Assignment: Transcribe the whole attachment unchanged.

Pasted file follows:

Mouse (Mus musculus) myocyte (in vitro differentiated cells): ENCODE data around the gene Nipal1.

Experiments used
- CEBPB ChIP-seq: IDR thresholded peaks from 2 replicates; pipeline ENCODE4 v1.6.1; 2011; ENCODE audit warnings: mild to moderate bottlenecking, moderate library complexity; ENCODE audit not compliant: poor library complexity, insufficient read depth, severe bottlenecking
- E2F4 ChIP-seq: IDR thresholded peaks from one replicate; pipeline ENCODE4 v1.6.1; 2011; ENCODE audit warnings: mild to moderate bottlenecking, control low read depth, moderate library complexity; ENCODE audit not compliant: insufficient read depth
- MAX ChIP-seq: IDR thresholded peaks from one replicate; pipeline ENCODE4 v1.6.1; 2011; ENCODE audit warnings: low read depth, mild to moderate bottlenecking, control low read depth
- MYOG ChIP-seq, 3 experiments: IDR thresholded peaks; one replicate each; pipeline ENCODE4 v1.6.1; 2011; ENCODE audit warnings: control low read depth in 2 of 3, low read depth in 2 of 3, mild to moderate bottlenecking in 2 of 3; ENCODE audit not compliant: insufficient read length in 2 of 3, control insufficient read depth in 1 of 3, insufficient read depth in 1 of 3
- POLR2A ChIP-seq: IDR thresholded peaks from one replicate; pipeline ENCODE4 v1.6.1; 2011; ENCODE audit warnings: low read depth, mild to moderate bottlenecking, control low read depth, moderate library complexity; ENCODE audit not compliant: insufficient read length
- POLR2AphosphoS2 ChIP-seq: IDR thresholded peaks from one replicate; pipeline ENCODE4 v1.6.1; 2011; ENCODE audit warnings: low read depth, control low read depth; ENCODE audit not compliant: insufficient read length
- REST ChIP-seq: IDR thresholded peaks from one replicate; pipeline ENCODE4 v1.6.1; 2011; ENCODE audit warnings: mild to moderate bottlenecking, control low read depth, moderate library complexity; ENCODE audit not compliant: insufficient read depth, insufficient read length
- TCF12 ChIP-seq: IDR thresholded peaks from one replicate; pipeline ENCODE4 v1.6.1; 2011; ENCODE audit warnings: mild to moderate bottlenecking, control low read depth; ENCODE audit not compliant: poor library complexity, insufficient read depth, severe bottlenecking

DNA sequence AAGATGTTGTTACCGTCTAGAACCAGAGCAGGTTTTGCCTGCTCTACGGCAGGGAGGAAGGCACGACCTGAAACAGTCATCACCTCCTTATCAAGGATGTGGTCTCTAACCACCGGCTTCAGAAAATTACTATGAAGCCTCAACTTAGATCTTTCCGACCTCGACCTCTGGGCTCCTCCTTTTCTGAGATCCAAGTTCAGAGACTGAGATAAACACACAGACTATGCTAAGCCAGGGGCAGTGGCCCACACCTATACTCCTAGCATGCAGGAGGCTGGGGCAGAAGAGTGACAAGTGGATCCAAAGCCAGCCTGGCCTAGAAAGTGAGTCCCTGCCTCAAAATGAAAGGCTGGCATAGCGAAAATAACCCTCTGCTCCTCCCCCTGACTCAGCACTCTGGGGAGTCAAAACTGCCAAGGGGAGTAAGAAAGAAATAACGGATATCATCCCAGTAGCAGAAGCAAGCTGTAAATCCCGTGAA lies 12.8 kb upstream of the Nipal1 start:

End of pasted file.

Mouse (Mus musculus) myocyte (in vitro differentiated cells): ENCODE data around the gene Nipal1.

Experiments used
- CEBPB ChIP-seq: IDR thresholded peaks from 2 replicates; pipeline ENCODE4 v1.6.1; 2011; ENCODE audit warnings: mild to moderate bottlenecking, moderate library complexity; ENCODE audit not compliant: poor library complexity, insufficient read depth, severe bottlenecking
- E2F4 ChIP-seq: IDR thresholded peaks from one replicate; pipeline ENCODE4 v1.6.1; 2011; ENCODE audit warnings: mild to moderate bottlenecking, control low read depth, moderate library complexity; ENCODE audit not compliant: insufficient read depth
- MAX ChIP-seq: IDR thresholded peaks from one replicate; pipeline ENCODE4 v1.6.1; 2011; ENCODE audit warnings: low read depth, mild to moderate bottlenecking, control low read depth
- MYOG ChIP-seq, 3 experiments: IDR thresholded peaks; one replicate each; pipeline ENCODE4 v1.6.1; 2011; ENCODE audit warnings: control low read depth in 2 of 3, low read depth in 2 of 3, mild to moderate bottlenecking in 2 of 3; ENCODE audit not compliant: insufficient read length in 2 of 3, control insufficient read depth in 1 of 3, insufficient read depth in 1 of 3
- POLR2A ChIP-seq: IDR thresholded peaks from one replicate; pipeline ENCODE4 v1.6.1; 2011; ENCODE audit warnings: low read depth, mild to moderate bottlenecking, control low read depth, moderate library complexity; ENCODE audit not compliant: insufficient read length
- POLR2AphosphoS2 ChIP-seq: IDR thresholded peaks from one replicate; pipeline ENCODE4 v1.6.1; 2011; ENCODE audit warnings: low read depth, control low read depth; ENCODE audit not compliant: insufficient read length
- REST ChIP-seq: IDR thresholded peaks from one replicate; pipeline ENCODE4 v1.6.1; 2011; ENCODE audit warnings: mild to moderate bottlenecking, control low read depth, moderate library complexity; ENCODE audit not compliant: insufficient read depth, insufficient read length
- TCF12 ChIP-seq: IDR thresholded peaks from one replicate; pipeline ENCODE4 v1.6.1; 2011; ENCODE audit warnings: mild to moderate bottlenecking, control low read depth; ENCODE audit not compliant: poor library complexity, insufficient read depth, severe bottlenecking

DNA sequence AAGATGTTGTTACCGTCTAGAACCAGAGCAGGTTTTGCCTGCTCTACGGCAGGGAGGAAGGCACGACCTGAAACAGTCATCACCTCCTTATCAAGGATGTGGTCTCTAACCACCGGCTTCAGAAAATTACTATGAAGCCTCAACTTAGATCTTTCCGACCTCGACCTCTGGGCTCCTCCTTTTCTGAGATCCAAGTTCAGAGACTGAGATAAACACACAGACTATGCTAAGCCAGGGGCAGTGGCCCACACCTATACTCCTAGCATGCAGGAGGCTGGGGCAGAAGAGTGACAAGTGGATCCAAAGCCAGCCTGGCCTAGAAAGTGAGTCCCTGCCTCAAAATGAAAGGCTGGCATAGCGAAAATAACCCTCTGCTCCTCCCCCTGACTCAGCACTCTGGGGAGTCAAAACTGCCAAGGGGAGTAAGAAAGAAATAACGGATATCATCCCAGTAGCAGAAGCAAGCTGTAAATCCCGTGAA lies 12.8 kb upstream of the Nipal1 start: